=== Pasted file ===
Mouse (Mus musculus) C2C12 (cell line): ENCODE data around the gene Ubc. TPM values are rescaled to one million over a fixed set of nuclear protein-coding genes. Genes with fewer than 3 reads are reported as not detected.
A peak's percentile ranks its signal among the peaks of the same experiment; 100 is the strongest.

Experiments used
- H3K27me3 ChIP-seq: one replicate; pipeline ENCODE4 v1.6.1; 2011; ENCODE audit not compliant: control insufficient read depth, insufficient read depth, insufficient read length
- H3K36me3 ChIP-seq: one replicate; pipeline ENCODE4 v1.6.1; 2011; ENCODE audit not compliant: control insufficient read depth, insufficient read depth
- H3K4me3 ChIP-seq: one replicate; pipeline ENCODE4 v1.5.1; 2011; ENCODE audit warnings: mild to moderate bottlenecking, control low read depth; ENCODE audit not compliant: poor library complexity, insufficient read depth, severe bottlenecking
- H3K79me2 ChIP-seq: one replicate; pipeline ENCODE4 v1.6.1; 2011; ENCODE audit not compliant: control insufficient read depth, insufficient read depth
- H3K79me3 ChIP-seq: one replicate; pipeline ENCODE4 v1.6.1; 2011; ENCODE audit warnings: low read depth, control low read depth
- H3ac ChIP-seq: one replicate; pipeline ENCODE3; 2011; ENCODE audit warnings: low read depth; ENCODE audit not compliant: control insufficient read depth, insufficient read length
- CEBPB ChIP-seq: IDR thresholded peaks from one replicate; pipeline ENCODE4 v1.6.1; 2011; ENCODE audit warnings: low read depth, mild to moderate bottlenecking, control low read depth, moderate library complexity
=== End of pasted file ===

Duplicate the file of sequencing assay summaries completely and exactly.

Mouse (Mus musculus) C2C12 (cell line): ENCODE data around the gene Ubc. TPM values are rescaled to one million over a fixed set of nuclear protein-coding genes. Genes with fewer than 3 reads are reported as not detected.
A peak's percentile ranks its signal among the peaks of the same experiment; 100 is the strongest.

Experiments used
- H3K27me3 ChIP-seq: one replicate; pipeline ENCODE4 v1.6.1; 2011; ENCODE audit not compliant: control insufficient read depth, insufficient read depth, insufficient read length
- H3K36me3 ChIP-seq: one replicate; pipeline ENCODE4 v1.6.1; 2011; ENCODE audit not compliant: control insufficient read depth, insufficient read depth
- H3K4me3 ChIP-seq: one replicate; pipeline ENCODE4 v1.5.1; 2011; ENCODE audit warnings: mild to moderate bottlenecking, control low read depth; ENCODE audit not compliant: poor library complexity, insufficient read depth, severe bottlenecking
- H3K79me2 ChIP-seq: one replicate; pipeline ENCODE4 v1.6.1; 2011; ENCODE audit not compliant: control insufficient read depth, insufficient read depth
- H3K79me3 ChIP-seq: one replicate; pipeline ENCODE4 v1.6.1; 2011; ENCODE audit warnings: low read depth, control low read depth
- H3ac ChIP-seq: one replicate; pipeline ENCODE3; 2011; ENCODE audit warnings: low read depth; ENCODE audit not compliant: control insufficient read depth, insufficient read length
- CEBPB ChIP-seq: IDR thresholded peaks from one replicate; pipeline ENCODE4 v1.6.1; 2011; ENCODE audit warnings: low read depth, mild to moderate bottlenecking, control low read depth, moderate library complexity